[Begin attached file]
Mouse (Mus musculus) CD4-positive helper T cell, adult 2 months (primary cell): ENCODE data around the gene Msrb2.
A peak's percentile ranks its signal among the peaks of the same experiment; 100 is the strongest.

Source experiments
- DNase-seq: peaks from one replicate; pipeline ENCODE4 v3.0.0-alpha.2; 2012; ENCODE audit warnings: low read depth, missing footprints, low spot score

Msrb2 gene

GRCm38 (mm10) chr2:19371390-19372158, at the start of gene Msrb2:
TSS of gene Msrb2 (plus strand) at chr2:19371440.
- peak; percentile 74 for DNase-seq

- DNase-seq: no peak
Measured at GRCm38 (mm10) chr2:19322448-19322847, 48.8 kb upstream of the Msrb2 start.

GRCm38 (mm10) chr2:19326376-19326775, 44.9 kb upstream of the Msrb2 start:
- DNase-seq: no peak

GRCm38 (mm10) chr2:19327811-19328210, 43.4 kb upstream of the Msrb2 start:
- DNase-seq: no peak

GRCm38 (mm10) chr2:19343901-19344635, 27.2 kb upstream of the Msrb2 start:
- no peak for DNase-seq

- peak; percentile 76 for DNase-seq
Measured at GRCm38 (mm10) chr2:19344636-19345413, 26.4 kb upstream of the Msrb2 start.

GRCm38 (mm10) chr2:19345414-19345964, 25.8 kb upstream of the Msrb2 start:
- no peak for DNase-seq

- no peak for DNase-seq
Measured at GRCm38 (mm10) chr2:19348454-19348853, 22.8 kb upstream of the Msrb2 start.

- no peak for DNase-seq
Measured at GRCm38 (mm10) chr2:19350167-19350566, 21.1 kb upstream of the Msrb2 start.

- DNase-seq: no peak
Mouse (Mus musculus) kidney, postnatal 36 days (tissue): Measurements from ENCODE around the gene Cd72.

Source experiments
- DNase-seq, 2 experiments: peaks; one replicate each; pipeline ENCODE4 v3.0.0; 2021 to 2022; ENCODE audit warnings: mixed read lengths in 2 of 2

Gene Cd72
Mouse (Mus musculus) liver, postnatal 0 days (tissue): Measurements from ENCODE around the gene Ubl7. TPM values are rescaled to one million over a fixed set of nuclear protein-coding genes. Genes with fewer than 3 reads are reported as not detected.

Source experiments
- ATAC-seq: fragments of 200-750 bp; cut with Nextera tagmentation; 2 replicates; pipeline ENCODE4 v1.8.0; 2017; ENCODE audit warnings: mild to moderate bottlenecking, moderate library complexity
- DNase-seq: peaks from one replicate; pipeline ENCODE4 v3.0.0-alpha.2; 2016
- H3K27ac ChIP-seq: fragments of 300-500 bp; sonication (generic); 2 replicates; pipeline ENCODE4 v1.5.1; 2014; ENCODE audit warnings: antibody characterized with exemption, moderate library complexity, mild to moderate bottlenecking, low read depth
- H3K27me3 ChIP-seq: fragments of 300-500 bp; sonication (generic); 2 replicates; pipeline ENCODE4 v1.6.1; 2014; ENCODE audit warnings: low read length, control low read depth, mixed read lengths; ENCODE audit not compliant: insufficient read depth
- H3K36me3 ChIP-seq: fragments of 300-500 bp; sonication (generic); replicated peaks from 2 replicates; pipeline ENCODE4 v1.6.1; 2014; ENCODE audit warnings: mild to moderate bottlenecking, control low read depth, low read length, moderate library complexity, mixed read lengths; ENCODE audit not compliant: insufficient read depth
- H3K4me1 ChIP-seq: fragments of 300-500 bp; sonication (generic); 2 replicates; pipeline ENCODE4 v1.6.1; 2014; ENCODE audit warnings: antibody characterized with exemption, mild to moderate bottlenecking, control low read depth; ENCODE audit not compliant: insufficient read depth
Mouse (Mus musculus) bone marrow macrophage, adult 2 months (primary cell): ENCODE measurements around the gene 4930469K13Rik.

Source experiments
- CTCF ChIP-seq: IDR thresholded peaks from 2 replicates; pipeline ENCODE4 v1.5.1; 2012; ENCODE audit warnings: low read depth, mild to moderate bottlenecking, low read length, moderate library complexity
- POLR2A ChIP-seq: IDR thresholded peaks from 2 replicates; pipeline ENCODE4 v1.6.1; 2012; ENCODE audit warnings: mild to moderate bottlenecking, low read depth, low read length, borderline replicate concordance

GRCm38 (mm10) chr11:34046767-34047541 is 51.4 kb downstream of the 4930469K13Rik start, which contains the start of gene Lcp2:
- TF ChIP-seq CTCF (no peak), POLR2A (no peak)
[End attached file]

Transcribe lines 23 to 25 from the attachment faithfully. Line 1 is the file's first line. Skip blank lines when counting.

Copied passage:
- no peak for DNase-seq
Measured at GRCm38 (mm10) chr2:19350167-19350566, 21.1 kb upstream of the Msrb2 start.

- DNase-seq: no peak